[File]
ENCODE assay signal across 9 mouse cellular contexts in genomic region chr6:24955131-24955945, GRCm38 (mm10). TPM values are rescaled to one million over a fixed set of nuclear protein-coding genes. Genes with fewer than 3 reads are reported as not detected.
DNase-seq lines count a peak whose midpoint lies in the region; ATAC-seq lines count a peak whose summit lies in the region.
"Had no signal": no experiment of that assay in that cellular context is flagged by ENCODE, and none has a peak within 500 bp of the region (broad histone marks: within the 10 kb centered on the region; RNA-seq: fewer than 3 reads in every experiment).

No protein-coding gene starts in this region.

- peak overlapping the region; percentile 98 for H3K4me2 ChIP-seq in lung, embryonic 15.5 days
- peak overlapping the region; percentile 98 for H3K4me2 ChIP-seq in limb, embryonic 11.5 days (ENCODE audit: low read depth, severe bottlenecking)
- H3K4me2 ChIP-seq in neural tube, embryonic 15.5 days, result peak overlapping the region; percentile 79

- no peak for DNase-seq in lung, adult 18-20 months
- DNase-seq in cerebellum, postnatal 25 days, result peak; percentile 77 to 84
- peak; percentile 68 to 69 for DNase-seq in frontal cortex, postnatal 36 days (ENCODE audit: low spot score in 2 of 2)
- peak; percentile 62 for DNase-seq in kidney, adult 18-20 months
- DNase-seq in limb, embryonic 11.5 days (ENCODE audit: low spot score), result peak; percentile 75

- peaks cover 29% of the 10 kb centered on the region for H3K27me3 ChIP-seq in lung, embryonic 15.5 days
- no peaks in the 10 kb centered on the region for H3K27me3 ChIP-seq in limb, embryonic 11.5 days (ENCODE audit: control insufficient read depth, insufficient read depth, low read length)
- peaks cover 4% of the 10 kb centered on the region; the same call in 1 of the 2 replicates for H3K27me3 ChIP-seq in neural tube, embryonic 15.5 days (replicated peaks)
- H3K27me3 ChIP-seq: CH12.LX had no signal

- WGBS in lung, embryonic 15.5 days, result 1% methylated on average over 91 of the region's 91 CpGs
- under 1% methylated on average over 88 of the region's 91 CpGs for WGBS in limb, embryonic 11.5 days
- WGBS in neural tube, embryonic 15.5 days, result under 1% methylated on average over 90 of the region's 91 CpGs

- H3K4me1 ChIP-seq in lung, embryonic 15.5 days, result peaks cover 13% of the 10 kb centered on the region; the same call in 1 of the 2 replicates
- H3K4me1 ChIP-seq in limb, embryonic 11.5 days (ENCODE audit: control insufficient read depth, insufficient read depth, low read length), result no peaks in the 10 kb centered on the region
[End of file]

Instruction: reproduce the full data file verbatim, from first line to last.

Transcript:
ENCODE assay signal across 9 mouse cellular contexts in genomic region chr6:24955131-24955945, GRCm38 (mm10). TPM values are rescaled to one million over a fixed set of nuclear protein-coding genes. Genes with fewer than 3 reads are reported as not detected.
DNase-seq lines count a peak whose midpoint lies in the region; ATAC-seq lines count a peak whose summit lies in the region.
"Had no signal": no experiment of that assay in that cellular context is flagged by ENCODE, and none has a peak within 500 bp of the region (broad histone marks: within the 10 kb centered on the region; RNA-seq: fewer than 3 reads in every experiment).

No protein-coding gene starts in this region.

- peak overlapping the region; percentile 98 for H3K4me2 ChIP-seq in lung, embryonic 15.5 days
- peak overlapping the region; percentile 98 for H3K4me2 ChIP-seq in limb, embryonic 11.5 days (ENCODE audit: low read depth, severe bottlenecking)
- H3K4me2 ChIP-seq in neural tube, embryonic 15.5 days, result peak overlapping the region; percentile 79

- no peak for DNase-seq in lung, adult 18-20 months
- DNase-seq in cerebellum, postnatal 25 days, result peak; percentile 77 to 84
- peak; percentile 68 to 69 for DNase-seq in frontal cortex, postnatal 36 days (ENCODE audit: low spot score in 2 of 2)
- peak; percentile 62 for DNase-seq in kidney, adult 18-20 months
- DNase-seq in limb, embryonic 11.5 days (ENCODE audit: low spot score), result peak; percentile 75

- peaks cover 29% of the 10 kb centered on the region for H3K27me3 ChIP-seq in lung, embryonic 15.5 days
- no peaks in the 10 kb centered on the region for H3K27me3 ChIP-seq in limb, embryonic 11.5 days (ENCODE audit: control insufficient read depth, insufficient read depth, low read length)
- peaks cover 4% of the 10 kb centered on the region; the same call in 1 of the 2 replicates for H3K27me3 ChIP-seq in neural tube, embryonic 15.5 days (replicated peaks)
- H3K27me3 ChIP-seq: CH12.LX had no signal

- WGBS in lung, embryonic 15.5 days, result 1% methylated on average over 91 of the region's 91 CpGs
- under 1% methylated on average over 88 of the region's 91 CpGs for WGBS in limb, embryonic 11.5 days
- WGBS in neural tube, embryonic 15.5 days, result under 1% methylated on average over 90 of the region's 91 CpGs

- H3K4me1 ChIP-seq in lung, embryonic 15.5 days, result peaks cover 13% of the 10 kb centered on the region; the same call in 1 of the 2 replicates
- H3K4me1 ChIP-seq in limb, embryonic 11.5 days (ENCODE audit: control insufficient read depth, insufficient read depth, low read length), result no peaks in the 10 kb centered on the region